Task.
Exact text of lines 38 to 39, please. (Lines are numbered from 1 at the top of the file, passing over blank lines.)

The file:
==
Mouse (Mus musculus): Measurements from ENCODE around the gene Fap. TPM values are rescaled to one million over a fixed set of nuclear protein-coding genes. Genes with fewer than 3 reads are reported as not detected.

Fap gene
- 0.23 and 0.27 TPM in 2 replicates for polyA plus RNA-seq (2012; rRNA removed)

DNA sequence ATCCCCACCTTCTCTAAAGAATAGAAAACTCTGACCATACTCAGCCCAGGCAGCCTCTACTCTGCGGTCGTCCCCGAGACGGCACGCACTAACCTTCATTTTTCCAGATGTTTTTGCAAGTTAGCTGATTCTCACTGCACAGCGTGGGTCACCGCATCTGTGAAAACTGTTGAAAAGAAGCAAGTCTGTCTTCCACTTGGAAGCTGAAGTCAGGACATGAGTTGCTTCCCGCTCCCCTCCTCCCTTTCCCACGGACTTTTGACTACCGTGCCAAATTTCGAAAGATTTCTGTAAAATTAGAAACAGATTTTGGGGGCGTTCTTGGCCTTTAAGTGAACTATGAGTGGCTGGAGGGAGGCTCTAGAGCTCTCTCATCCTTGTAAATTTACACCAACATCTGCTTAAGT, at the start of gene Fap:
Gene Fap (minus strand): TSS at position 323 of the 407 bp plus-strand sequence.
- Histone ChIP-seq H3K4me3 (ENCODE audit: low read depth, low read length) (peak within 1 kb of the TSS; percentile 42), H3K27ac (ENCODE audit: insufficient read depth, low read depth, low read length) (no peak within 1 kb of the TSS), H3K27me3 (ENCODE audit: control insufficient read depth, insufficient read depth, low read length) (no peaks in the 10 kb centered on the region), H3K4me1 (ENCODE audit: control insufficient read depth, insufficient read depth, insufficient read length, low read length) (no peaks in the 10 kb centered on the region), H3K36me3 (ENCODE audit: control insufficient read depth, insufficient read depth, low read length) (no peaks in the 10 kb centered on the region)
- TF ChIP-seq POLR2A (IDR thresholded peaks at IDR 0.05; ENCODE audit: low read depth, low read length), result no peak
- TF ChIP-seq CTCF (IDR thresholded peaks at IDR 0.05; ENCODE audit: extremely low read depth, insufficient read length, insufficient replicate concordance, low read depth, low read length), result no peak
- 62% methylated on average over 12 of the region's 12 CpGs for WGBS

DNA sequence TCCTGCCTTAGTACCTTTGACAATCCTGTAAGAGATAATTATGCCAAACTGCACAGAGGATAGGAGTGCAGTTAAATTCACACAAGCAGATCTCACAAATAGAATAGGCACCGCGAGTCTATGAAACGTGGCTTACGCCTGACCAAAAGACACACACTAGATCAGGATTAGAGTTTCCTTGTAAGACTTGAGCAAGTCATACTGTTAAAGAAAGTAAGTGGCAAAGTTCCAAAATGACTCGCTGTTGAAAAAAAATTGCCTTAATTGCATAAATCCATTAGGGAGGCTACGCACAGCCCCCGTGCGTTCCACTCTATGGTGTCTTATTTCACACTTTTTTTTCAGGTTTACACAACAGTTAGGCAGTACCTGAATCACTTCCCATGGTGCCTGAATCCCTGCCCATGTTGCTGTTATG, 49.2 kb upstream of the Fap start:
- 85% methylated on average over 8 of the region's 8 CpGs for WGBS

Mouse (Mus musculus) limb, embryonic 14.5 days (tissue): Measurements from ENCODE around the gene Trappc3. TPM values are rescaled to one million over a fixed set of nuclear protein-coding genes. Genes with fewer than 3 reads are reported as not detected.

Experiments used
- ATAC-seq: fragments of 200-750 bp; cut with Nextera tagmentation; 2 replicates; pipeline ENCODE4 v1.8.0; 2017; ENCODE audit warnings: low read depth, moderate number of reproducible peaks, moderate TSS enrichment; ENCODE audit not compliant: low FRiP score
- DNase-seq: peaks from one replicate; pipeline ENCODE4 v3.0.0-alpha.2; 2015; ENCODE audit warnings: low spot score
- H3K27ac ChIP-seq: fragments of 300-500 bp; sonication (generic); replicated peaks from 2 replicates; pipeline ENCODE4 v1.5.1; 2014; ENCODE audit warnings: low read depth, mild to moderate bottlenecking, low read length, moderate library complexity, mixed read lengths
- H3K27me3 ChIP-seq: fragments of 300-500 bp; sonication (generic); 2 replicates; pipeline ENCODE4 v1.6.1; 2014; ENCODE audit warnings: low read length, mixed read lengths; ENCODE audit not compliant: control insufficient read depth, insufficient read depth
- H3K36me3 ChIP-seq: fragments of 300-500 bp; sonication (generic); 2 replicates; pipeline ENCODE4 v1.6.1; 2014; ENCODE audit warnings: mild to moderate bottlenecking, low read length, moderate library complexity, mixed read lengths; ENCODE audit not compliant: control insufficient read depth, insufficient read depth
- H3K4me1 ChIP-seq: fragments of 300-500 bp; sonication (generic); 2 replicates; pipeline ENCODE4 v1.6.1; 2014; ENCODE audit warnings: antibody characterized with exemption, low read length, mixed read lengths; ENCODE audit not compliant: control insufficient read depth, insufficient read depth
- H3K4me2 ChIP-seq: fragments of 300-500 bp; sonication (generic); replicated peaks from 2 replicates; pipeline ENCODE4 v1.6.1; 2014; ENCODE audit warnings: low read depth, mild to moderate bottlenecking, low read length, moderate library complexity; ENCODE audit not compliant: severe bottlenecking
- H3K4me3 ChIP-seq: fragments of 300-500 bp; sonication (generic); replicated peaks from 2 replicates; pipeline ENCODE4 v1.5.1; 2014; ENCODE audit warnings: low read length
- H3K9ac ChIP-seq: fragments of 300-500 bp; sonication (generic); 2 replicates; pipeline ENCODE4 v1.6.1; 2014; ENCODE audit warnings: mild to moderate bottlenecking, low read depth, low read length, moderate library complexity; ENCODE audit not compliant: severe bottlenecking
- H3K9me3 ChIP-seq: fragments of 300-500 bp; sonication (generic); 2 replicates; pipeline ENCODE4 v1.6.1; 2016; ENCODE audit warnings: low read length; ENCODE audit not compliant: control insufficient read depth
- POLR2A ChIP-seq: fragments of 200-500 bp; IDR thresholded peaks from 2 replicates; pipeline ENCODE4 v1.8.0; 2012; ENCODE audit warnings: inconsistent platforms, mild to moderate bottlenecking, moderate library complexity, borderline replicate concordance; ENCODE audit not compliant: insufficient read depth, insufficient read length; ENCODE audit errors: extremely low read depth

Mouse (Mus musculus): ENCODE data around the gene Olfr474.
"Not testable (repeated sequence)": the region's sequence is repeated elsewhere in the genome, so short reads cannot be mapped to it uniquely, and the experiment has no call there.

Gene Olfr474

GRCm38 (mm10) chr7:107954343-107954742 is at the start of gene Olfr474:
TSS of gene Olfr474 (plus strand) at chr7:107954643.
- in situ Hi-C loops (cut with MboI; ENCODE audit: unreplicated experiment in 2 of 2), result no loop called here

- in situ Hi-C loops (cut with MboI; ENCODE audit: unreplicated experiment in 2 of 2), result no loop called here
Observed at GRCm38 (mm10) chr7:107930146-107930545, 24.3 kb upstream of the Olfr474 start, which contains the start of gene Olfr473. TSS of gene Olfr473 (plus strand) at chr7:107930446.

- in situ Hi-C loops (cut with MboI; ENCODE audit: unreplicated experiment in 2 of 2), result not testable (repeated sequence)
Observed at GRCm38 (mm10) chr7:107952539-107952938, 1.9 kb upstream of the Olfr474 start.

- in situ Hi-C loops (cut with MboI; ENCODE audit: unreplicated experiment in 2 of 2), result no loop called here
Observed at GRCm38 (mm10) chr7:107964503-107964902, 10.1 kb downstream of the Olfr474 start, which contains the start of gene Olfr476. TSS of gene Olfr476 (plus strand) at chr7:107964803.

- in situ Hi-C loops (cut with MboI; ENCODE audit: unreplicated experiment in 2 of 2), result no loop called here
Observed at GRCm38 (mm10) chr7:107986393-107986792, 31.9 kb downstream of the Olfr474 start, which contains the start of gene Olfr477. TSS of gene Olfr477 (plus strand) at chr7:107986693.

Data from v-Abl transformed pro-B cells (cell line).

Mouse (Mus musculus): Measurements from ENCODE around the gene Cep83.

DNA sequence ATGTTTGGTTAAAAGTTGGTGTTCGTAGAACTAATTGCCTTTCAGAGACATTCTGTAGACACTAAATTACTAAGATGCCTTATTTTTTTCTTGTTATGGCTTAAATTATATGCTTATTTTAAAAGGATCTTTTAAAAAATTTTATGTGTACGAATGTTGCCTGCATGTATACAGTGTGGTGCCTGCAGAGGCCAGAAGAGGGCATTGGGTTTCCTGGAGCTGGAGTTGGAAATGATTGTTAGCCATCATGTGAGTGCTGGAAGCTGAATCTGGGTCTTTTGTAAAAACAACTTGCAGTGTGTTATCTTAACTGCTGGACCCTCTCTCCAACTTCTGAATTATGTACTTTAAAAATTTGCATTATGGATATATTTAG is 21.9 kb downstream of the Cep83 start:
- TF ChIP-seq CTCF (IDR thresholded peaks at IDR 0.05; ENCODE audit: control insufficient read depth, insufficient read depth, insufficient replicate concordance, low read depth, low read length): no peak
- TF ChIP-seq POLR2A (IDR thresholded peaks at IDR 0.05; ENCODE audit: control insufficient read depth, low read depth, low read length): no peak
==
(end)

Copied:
Observed at GRCm38 (mm10) chr7:107986393-107986792, 31.9 kb downstream of the Olfr474 start, which contains the start of gene Olfr477. TSS of gene Olfr477 (plus strand) at chr7:107986693.

Data from v-Abl transformed pro-B cells (cell line).